The Federal Maritime Commission (FMC) and the Department of Justice’s (DoJ) Antitrust Division signed an interagency MoU that will see both agencies monitor the liner shipping industry
The MoU will guide discussions and review law enforcement and regulatory matters impacting competition in the industry and comes in the wake of President Biden’s Executive Order addressing competition issued on 9 July 2021.
The FMC is the arm of the US Department of Transportation that regulates the maritime sector. Chairman Daniel Maffei noted “As such, we will continually assess how the agency can improve its capacity to protect the integrity of the marketplace. This memorandum between the Commission and the Department of Justice supplements and strengthens the FMC’s ability to detect, address, and pursue violations of the law or anticompetitive behavior by those we regulate.”
“Collaboration between the Antitrust Division and the FMC is important to ensure healthy competition in the maritime industry,” said DoJ Acting Assistant Attorney General Richard A Powers. “Our partnership with the FMC is one of the many ways in which the Antitrust Division is prepared to play its role in achieving the competition objectives of the President’s Competition Executive Order.”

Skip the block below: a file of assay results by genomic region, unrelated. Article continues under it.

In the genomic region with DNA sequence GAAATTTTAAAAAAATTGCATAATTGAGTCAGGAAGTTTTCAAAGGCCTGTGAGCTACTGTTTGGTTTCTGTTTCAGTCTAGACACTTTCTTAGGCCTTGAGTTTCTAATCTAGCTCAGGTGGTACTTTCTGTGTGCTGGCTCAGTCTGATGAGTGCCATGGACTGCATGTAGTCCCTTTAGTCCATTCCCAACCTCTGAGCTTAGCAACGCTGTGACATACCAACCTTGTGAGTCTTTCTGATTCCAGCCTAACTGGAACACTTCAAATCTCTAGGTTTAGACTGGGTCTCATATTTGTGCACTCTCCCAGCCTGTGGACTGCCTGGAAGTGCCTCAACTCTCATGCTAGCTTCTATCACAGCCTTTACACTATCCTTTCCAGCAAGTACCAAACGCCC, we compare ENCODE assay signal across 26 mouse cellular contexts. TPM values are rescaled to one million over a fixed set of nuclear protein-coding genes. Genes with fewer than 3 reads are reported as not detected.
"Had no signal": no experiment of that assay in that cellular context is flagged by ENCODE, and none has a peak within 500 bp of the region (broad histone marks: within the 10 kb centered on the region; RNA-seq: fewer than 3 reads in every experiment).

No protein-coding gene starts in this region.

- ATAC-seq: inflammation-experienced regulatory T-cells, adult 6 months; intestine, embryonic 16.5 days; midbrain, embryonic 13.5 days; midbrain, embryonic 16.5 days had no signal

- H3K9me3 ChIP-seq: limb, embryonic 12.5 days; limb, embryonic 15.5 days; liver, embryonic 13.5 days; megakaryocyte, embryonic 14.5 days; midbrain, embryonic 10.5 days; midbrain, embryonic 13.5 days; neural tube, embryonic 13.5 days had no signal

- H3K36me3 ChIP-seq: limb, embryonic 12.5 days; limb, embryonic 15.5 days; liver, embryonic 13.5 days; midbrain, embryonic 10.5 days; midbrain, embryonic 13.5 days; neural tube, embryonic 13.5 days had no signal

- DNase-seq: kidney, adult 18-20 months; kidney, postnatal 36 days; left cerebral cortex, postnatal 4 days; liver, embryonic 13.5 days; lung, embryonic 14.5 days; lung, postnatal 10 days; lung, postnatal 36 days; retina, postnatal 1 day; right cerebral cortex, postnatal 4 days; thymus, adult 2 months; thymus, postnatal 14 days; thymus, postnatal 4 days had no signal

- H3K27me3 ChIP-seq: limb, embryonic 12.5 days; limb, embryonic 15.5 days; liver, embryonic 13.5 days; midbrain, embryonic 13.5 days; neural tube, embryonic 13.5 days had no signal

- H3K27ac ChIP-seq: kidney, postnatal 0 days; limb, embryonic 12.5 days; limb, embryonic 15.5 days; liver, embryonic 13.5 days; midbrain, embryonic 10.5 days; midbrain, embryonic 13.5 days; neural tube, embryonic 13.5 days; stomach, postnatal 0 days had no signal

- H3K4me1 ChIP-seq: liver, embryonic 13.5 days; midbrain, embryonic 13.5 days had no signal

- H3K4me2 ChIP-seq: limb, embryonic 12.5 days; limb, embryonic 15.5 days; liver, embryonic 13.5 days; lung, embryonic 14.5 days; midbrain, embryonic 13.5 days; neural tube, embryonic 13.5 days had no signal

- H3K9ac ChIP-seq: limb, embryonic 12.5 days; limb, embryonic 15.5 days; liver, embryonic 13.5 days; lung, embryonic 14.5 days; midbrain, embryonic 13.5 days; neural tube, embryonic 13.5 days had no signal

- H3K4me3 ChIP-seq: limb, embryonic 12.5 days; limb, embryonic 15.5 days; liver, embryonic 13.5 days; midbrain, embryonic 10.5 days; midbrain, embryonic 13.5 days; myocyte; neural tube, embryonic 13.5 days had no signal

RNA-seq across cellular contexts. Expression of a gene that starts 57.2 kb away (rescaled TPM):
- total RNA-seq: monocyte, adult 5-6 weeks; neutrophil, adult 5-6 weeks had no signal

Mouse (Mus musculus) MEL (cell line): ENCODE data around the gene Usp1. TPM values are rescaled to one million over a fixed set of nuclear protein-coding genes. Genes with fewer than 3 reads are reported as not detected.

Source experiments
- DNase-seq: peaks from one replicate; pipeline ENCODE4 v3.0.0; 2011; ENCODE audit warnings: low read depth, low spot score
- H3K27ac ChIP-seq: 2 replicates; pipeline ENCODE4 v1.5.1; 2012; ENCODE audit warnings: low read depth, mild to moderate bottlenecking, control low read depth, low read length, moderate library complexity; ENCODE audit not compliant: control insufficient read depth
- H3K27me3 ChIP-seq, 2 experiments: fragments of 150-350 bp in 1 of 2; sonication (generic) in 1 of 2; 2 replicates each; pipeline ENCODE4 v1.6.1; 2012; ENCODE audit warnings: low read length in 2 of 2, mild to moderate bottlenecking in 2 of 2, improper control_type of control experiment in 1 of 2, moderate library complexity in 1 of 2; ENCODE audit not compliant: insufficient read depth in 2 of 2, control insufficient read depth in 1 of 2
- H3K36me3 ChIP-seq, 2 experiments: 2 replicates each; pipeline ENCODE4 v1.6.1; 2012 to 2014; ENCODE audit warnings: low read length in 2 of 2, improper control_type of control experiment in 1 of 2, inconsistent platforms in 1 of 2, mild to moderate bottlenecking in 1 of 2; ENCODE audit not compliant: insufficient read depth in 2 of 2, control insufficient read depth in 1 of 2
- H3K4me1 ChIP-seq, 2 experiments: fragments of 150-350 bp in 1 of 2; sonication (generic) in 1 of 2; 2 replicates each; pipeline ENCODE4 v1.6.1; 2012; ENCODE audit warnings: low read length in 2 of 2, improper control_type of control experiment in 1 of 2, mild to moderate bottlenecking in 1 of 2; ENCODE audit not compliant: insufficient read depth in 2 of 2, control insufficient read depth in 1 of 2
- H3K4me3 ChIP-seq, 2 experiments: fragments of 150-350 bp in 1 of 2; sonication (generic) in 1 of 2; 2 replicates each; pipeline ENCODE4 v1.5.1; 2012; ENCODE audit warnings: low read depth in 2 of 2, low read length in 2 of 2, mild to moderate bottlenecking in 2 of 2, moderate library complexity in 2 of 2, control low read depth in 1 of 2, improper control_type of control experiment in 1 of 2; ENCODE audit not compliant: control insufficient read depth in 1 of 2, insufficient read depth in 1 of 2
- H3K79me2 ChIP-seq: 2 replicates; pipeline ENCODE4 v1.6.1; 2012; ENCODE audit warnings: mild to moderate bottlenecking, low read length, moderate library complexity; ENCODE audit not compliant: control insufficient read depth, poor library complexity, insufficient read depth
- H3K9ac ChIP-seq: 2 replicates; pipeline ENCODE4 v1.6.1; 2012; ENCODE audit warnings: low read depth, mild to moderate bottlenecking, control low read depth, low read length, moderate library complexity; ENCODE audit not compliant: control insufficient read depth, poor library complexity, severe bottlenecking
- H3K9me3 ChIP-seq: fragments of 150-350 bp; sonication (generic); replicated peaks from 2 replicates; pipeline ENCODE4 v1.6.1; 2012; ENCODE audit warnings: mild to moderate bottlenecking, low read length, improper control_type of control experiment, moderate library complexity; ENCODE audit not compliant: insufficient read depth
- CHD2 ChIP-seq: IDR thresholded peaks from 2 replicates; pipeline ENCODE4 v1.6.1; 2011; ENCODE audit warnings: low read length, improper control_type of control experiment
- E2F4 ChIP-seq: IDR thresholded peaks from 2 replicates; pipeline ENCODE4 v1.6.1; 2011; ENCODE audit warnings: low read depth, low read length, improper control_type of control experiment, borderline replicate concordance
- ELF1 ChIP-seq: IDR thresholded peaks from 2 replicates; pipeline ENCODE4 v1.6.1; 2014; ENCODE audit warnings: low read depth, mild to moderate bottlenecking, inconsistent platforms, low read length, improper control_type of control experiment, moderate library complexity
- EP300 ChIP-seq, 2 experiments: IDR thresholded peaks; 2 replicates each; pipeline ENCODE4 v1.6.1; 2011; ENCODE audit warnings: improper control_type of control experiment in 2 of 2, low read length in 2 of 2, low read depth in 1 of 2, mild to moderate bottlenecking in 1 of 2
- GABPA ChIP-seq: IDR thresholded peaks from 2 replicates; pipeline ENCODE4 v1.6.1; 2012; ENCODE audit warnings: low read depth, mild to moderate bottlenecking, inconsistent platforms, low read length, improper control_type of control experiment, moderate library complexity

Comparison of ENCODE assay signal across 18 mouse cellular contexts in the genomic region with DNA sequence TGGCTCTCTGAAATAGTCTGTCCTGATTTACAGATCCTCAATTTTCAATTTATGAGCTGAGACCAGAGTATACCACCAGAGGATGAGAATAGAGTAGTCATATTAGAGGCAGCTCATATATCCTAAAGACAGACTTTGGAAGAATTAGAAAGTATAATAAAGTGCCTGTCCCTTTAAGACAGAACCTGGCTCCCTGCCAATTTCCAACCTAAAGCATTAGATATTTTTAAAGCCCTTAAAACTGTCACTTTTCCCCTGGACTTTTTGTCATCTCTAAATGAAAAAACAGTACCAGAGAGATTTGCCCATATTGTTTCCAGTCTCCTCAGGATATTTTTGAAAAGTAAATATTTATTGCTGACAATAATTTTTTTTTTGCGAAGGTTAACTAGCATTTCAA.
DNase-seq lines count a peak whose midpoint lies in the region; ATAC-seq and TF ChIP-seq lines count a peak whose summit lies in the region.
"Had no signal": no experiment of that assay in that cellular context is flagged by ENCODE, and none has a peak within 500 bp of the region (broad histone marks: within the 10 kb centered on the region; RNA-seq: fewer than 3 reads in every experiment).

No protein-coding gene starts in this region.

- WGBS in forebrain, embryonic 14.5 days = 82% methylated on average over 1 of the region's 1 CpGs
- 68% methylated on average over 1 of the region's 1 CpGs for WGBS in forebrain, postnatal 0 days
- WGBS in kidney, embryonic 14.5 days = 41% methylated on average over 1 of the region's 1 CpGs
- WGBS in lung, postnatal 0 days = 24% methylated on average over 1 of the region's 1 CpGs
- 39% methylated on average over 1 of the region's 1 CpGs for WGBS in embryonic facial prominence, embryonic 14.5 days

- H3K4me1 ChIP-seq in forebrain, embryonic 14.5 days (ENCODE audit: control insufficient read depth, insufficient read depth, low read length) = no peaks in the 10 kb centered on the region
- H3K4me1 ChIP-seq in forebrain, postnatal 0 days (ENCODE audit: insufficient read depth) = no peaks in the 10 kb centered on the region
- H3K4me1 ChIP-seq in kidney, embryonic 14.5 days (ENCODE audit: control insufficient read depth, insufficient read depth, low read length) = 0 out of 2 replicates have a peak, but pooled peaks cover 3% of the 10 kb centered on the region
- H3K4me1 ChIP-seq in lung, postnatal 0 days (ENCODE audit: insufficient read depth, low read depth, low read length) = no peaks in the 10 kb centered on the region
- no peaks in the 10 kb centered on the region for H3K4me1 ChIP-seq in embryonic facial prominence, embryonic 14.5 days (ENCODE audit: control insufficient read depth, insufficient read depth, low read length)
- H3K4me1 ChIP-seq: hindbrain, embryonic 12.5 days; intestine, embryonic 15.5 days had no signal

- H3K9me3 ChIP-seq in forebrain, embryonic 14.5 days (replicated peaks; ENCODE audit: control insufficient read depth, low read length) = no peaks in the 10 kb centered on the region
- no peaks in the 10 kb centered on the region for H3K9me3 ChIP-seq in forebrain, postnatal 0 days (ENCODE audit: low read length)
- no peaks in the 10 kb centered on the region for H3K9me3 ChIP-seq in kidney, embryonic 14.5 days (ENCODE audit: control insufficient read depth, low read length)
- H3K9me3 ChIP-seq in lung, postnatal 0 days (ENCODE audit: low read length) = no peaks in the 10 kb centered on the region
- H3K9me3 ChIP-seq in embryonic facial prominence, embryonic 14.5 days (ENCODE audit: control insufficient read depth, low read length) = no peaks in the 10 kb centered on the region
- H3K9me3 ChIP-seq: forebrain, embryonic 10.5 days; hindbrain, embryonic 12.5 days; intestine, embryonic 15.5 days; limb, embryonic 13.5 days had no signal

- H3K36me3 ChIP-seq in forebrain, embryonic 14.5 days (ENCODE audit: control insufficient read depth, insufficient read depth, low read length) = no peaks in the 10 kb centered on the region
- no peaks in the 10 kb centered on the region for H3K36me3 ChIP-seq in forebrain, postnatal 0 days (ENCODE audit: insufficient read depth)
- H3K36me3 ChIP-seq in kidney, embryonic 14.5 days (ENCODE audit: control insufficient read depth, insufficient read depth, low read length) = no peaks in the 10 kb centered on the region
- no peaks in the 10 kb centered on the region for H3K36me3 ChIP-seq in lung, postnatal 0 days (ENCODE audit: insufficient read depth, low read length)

Concerns about the nature and scale of corporate consolidation has driven the Executive Order. The White House noted that in over 75% of US industries, a smaller number of large companies now control more of the business than they did 20 years ago.
With the surge in freight rates, container ships worldwide face increased demand as economies emerge from lockdowns, although they are challenged by issues such as port congestion in China.
Liner operators have hit back with trade body World Shipping Council (WSC) blaming market demand, saying there is no problem to fix.
“The current supply chain disruptions are the result of an historic surge in demand by Americans for goods from overseas. There is no market concentration ’problem’ to ’fix’, and punitive measures levied against carriers based on incorrect economic assumptions will not fix the congestion problems. Only normalised demand and an end to Covid-related operational challenges will solve the bottlenecks in the supply chain,” said WSC president and chief executive John Butler.
Rates from Asia to the US east coast have risen from US$700 in 2020 to US$10,590 per 40-ft equivalent unit (FEU) as of today, while rates from Asia to west coast are pegged at $6,288 per FEU according to the Freightos Baltic Index.
Riviera Maritime Media’s Container Ship Tech & Ops Webinar Week is being held 2 September 2021 – use this link for more details and to register